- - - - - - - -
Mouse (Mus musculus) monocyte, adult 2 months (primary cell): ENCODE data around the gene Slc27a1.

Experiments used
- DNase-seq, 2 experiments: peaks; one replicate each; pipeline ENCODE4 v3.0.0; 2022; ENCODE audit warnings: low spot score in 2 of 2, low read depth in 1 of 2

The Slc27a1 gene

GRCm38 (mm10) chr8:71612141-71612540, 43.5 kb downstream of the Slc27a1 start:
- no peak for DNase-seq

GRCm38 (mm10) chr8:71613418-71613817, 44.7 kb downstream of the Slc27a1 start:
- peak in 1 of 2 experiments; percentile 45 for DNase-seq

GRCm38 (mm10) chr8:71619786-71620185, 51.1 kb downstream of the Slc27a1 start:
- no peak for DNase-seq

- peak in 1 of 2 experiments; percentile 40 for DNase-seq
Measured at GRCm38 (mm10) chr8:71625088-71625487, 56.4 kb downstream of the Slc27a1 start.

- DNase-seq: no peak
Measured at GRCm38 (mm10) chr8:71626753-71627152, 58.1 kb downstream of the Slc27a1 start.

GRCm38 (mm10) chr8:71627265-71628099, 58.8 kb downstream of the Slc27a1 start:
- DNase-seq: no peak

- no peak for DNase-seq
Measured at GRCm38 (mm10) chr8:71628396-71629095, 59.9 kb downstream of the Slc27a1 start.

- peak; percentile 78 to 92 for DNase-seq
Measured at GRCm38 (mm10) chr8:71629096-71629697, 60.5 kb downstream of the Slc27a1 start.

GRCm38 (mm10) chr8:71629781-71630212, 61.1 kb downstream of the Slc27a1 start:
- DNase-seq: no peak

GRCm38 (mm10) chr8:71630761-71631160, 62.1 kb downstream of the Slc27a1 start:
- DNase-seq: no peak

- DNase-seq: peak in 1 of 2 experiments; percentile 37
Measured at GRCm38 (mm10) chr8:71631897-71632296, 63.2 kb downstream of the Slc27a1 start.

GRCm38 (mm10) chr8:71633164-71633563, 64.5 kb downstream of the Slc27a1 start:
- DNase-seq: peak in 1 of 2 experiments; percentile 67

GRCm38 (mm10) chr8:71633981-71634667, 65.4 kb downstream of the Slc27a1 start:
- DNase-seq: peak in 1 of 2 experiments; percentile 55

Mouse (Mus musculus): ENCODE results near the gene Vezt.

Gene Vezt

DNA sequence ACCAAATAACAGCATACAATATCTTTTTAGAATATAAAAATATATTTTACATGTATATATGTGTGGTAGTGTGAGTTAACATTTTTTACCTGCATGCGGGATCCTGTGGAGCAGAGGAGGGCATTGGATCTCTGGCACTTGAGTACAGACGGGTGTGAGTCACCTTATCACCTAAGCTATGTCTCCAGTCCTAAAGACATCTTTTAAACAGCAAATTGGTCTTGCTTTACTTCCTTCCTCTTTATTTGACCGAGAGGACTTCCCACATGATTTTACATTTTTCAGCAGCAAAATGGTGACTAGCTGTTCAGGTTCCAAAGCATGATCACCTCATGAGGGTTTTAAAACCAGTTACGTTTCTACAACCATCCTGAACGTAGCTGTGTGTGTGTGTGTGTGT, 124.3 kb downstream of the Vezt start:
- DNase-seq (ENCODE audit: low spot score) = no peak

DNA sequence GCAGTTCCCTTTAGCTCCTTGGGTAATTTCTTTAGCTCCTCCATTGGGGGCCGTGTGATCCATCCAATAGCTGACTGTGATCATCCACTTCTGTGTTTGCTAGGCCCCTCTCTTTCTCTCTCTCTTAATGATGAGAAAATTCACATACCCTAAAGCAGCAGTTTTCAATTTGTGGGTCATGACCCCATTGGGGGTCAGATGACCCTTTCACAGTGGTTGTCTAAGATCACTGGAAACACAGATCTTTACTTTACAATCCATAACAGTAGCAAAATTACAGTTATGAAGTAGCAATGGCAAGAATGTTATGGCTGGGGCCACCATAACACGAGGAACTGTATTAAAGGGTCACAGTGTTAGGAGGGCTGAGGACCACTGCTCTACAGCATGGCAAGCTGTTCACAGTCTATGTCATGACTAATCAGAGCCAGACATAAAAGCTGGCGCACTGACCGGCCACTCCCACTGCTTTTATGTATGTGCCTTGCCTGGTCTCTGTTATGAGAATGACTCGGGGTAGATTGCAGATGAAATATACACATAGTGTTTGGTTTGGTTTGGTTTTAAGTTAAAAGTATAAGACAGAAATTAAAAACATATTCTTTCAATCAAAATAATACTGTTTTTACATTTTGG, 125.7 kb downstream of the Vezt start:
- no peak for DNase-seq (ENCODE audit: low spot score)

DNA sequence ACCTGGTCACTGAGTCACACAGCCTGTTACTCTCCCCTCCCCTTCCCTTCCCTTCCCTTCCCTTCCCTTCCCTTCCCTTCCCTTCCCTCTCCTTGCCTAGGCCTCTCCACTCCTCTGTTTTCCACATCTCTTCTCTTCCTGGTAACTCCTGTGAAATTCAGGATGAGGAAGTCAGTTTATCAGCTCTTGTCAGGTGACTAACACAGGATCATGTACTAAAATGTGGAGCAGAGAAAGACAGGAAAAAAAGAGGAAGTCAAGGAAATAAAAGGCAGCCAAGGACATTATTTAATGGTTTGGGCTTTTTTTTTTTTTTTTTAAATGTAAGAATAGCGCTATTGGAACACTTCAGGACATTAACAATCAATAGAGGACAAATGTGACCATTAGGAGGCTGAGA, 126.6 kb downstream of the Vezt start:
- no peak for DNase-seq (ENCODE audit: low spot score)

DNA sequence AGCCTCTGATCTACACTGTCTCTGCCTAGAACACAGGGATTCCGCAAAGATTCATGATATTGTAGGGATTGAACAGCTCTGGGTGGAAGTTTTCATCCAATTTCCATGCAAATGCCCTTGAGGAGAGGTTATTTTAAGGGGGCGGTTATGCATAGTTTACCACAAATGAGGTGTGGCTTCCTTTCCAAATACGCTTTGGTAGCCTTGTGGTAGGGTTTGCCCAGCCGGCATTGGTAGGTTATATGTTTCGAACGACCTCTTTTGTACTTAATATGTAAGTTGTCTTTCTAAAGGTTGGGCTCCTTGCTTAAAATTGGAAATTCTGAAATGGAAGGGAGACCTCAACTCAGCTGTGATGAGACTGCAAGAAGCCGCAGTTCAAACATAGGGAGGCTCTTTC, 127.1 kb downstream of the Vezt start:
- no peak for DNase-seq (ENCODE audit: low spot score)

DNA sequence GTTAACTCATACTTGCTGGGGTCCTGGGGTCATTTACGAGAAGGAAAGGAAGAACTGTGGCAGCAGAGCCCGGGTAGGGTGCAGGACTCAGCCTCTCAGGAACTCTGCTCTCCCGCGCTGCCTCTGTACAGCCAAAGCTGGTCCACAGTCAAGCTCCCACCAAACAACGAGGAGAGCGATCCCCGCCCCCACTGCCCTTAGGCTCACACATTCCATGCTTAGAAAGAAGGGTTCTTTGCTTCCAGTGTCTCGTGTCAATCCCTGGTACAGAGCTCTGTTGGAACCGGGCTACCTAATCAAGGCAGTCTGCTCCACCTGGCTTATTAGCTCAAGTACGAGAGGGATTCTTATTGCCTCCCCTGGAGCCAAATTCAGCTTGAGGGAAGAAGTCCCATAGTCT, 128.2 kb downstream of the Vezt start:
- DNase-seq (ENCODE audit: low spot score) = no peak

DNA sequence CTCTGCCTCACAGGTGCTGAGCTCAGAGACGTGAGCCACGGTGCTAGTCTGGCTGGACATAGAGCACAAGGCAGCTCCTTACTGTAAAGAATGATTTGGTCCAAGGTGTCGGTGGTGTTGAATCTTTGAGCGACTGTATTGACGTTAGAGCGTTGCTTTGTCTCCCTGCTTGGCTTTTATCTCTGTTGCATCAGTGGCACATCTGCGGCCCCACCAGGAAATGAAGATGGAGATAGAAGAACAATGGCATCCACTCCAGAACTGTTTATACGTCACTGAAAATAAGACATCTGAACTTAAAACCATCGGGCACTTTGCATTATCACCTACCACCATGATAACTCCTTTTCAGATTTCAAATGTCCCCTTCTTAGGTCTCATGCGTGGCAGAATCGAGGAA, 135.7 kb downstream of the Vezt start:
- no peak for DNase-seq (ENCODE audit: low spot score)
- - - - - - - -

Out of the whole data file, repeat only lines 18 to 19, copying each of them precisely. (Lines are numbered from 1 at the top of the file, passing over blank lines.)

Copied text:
Measured at GRCm38 (mm10) chr8:71628396-71629095, 59.9 kb downstream of the Slc27a1 start.

- peak; percentile 78 to 92 for DNase-seq